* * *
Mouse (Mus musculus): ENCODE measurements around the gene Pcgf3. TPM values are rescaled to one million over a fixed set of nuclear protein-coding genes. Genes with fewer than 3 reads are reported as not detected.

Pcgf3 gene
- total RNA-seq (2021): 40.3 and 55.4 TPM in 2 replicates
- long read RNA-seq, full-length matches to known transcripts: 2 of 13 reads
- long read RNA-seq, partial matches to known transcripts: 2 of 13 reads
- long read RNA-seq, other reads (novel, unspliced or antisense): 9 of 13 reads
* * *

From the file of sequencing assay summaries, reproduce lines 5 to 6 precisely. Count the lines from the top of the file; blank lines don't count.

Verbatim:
- long read RNA-seq, partial matches to known transcripts: 2 of 13 reads
- long read RNA-seq, other reads (novel, unspliced or antisense): 9 of 13 reads